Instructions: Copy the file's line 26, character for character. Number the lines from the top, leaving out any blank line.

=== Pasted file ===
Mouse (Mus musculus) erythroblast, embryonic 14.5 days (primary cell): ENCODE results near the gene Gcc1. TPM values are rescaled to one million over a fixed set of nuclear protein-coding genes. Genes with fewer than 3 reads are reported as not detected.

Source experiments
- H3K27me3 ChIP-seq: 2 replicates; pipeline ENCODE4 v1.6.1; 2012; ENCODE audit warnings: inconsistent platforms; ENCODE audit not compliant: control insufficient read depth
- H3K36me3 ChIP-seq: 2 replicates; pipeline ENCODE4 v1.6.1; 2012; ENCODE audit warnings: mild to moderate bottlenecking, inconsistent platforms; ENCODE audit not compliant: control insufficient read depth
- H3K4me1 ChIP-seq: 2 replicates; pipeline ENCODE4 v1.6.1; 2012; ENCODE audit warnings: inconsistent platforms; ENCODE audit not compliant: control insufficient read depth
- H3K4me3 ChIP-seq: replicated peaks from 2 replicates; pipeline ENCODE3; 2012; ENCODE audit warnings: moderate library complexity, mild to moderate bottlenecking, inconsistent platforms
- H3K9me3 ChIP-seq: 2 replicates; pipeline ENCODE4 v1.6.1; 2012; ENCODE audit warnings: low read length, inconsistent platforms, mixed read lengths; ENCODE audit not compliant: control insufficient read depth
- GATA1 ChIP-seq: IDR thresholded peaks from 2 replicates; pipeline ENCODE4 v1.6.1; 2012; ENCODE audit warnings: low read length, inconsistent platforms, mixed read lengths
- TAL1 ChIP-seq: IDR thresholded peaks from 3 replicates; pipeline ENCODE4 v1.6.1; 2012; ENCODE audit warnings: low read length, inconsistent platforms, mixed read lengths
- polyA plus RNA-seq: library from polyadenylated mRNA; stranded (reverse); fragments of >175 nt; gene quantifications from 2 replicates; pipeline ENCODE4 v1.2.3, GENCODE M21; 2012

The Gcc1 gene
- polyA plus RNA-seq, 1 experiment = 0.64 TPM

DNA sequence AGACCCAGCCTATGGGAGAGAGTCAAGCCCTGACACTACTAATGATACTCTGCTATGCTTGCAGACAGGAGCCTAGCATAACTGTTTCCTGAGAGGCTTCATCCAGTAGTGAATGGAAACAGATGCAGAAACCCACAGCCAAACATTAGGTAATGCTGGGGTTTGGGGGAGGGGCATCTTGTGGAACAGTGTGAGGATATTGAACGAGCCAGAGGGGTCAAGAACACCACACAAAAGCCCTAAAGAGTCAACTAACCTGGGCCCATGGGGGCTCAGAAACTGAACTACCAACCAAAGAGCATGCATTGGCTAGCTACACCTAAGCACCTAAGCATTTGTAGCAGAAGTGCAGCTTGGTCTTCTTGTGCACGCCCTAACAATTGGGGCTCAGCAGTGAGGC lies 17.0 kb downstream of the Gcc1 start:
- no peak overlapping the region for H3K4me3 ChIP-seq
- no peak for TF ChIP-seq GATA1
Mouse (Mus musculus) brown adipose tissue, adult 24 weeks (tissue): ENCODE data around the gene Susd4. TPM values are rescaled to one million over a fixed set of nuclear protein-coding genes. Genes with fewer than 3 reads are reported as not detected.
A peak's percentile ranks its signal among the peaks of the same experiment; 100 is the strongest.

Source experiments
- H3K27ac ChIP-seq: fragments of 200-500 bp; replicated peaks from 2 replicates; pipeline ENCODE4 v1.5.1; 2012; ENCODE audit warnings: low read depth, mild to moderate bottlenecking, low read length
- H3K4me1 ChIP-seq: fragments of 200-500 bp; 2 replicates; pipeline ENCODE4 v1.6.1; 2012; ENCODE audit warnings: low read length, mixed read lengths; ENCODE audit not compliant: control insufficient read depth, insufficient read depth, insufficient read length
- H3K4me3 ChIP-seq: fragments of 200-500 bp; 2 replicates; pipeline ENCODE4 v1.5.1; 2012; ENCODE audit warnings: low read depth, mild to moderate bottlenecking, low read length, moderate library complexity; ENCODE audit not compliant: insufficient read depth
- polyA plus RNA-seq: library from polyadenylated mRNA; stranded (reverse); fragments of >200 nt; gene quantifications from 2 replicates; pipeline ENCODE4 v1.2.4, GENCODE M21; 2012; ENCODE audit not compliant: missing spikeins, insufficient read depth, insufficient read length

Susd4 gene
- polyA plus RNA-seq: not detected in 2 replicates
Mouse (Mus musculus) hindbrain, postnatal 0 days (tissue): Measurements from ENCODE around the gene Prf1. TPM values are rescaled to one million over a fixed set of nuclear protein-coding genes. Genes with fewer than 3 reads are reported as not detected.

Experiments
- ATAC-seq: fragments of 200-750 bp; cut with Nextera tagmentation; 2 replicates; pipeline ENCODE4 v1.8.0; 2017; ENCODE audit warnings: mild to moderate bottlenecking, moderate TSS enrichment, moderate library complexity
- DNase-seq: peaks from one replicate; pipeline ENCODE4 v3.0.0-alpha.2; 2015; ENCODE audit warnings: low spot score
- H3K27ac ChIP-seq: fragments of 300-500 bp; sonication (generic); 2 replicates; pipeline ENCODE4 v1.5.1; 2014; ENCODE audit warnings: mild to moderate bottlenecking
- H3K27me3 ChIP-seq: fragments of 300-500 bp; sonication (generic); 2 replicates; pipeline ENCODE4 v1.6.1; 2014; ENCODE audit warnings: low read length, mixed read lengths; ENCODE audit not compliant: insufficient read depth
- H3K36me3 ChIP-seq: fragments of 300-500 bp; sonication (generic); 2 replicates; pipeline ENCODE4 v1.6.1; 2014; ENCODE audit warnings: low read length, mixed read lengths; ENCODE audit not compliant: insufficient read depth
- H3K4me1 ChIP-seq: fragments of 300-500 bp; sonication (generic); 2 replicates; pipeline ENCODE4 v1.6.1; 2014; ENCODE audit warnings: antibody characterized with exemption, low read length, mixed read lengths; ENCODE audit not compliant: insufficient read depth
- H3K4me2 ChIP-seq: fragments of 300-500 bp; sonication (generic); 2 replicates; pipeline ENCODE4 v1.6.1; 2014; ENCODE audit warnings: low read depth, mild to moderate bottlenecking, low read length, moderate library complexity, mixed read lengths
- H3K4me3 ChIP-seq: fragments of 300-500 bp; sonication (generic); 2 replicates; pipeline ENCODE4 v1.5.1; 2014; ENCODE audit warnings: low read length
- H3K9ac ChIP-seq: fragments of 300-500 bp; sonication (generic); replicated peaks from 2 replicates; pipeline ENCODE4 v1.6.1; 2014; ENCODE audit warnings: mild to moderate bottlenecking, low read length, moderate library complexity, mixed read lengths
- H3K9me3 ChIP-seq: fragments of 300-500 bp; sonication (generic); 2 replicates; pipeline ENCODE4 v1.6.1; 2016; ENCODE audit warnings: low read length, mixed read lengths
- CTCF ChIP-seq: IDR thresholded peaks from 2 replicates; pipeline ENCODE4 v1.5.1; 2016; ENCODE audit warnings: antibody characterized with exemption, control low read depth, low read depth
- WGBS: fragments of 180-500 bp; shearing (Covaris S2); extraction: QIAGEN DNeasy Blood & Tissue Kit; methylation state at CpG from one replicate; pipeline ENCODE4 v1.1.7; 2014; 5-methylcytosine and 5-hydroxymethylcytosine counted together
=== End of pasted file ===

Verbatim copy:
Experiments